The wilderness issue is big in Idaho. The only successful wilderness effort in Idaho in 29 years was with the Owyhee Initiative — done in full collaboration with a committed Idaho Senator, in 2009. Now it’s the only one in 31 years, with nothing happening in the last two years even though a very adept and committed Idaho Congressman was not able to do it with negotiation and crafty legislation. Political cohesion through collaboration worked once for wilderness and we want to try again.
    Meanwhile local folks and business are looking for jobs, timber, forest products, all kinds of work in the woods. Through collaboration we can get more good work done for all purposes and get it done faster over time, than not doing it. It’s not a done deal, proven concept but it’s got a lot of promise and looks better than the alternatives.

    Reply
  6. I’m intrigued by the quote from the former VP at Boise Cascade who said, “For a company to attract the capital necessary, the supply of timber products has to be assured for at least seven years, which is the pay-back period on the loan.” I’ve heard that line from other Mill owners. Specifically, Intermountain Resources in Colorado said “the Banks have required us to have a guaranteed supply of timber for six years before they will loan us any money to start up the mill in Saratoga Wyoming.” I would imaging that’s why the USFS in Colorado and Wyoming have cranked out tens of thousands of acres of NEPA ready, decision noticed, appeals free EA’s and EIS’s.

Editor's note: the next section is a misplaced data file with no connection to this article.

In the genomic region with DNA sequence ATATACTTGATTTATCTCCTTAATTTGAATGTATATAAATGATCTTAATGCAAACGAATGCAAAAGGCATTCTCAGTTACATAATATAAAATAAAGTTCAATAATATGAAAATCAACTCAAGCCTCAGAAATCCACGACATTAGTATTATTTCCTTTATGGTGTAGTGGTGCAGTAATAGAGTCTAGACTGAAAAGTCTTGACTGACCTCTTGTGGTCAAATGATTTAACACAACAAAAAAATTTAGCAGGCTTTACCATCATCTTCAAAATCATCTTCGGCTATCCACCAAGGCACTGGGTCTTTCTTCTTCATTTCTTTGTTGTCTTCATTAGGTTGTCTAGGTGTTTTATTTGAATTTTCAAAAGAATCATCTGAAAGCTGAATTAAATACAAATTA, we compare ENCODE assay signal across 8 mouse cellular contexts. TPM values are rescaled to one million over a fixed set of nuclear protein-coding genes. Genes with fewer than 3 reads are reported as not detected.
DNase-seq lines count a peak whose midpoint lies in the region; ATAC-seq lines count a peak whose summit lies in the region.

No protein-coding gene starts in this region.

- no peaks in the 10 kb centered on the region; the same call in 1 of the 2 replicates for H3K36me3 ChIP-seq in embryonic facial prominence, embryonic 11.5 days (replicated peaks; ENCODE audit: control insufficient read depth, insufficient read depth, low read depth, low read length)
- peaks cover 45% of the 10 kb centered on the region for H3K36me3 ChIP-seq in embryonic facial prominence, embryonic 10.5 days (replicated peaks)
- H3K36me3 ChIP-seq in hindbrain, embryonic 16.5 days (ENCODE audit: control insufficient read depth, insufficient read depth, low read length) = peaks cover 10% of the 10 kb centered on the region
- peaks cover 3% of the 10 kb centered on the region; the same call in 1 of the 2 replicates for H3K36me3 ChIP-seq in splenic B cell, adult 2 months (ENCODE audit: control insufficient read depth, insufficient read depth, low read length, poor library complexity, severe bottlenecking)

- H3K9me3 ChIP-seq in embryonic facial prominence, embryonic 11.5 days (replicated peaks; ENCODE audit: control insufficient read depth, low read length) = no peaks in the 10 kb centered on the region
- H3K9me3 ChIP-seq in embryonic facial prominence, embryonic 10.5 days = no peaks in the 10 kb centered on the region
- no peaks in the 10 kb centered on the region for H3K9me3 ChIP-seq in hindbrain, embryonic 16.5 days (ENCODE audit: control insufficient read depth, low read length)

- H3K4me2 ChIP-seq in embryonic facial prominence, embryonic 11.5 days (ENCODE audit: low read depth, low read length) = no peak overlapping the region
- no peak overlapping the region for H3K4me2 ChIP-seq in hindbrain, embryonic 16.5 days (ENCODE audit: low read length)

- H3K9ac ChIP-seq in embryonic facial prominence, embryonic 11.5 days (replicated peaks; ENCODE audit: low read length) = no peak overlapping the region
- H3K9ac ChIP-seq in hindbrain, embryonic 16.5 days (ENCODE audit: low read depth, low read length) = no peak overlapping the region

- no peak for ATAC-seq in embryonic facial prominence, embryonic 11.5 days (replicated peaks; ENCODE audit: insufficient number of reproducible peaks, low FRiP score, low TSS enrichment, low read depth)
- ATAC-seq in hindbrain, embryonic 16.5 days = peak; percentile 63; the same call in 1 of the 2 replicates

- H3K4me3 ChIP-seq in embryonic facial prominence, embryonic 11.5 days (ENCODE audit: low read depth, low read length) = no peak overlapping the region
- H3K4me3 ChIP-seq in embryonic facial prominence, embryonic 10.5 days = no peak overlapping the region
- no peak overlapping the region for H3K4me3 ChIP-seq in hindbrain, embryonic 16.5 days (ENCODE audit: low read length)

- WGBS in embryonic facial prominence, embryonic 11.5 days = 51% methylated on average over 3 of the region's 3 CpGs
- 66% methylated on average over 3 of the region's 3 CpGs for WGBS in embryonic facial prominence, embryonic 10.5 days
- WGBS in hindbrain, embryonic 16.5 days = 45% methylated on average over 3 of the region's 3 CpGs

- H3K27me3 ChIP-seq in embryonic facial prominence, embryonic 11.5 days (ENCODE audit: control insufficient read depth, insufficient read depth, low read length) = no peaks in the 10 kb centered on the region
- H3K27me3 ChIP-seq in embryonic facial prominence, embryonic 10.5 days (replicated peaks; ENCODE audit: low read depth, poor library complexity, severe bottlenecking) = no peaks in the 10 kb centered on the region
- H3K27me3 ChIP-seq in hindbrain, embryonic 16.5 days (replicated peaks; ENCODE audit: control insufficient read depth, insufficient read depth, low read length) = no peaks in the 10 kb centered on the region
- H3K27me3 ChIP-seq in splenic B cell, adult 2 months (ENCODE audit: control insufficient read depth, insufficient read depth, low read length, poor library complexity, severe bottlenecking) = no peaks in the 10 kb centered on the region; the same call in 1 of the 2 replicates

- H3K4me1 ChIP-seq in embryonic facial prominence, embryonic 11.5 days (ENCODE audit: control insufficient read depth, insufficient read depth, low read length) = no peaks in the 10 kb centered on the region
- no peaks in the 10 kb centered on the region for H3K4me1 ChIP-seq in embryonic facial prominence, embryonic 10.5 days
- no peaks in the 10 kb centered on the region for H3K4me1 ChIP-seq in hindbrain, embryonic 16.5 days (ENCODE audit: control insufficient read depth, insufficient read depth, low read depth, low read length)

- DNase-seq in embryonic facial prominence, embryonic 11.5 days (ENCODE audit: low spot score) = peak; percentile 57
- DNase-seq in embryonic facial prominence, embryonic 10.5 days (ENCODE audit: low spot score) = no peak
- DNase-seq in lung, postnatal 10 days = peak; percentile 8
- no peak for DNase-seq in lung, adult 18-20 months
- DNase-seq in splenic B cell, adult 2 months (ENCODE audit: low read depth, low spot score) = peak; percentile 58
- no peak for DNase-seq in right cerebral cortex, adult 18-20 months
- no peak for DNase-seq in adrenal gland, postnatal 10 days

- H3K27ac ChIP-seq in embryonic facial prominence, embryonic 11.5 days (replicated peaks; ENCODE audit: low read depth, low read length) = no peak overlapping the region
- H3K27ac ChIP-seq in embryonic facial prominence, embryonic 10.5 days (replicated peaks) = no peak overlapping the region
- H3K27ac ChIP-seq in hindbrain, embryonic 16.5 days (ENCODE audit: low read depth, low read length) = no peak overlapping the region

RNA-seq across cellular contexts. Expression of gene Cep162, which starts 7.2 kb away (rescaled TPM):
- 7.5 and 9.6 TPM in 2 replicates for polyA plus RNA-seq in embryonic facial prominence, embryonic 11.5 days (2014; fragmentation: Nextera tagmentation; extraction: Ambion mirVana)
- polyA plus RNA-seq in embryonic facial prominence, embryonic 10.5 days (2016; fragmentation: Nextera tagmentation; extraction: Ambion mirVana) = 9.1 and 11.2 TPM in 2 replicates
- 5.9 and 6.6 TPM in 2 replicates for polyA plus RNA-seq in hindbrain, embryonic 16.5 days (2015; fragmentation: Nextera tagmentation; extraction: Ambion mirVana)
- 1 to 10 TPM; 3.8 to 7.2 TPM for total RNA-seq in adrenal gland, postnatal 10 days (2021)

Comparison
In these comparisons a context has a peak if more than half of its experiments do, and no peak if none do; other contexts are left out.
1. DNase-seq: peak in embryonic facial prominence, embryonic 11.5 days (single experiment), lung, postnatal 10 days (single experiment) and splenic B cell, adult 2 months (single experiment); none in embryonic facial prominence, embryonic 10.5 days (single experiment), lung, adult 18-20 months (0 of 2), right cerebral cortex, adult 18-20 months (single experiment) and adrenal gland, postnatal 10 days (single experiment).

This all begs a couple questions:

    #1—Is it even possible for the USFS to “front load” seven years worth of NEPA decisioned, “litigation free” EA’s and EIS’s to guarantee the supply for “new” infrastructure to be built.

    #2—How much of a “guarantee of supply”, really, is a stewardship contract. Can someone tell me, in real English, how much does the USFS pay when they default on the supply. Are they gonna pay off my 50 million dollar loan for a new mill when I go bankrupt because I have to haul logs from 200 miles away because they supplied only 75% of the contract? I’m not aware of any “new” infrastructure that has been built on the “strength” of a stewardship contract. I am aware that the fall 2011 deadline for awarding the Four Forest Initiative ten year stewardship contract has come and gone with no award. The USFS did a request for proposals last June-did they get any RFP’s? Have they postponed it?

    I’m tired of the glowing accounts of collaboration. Wake me when the mills start getting built.

    Reply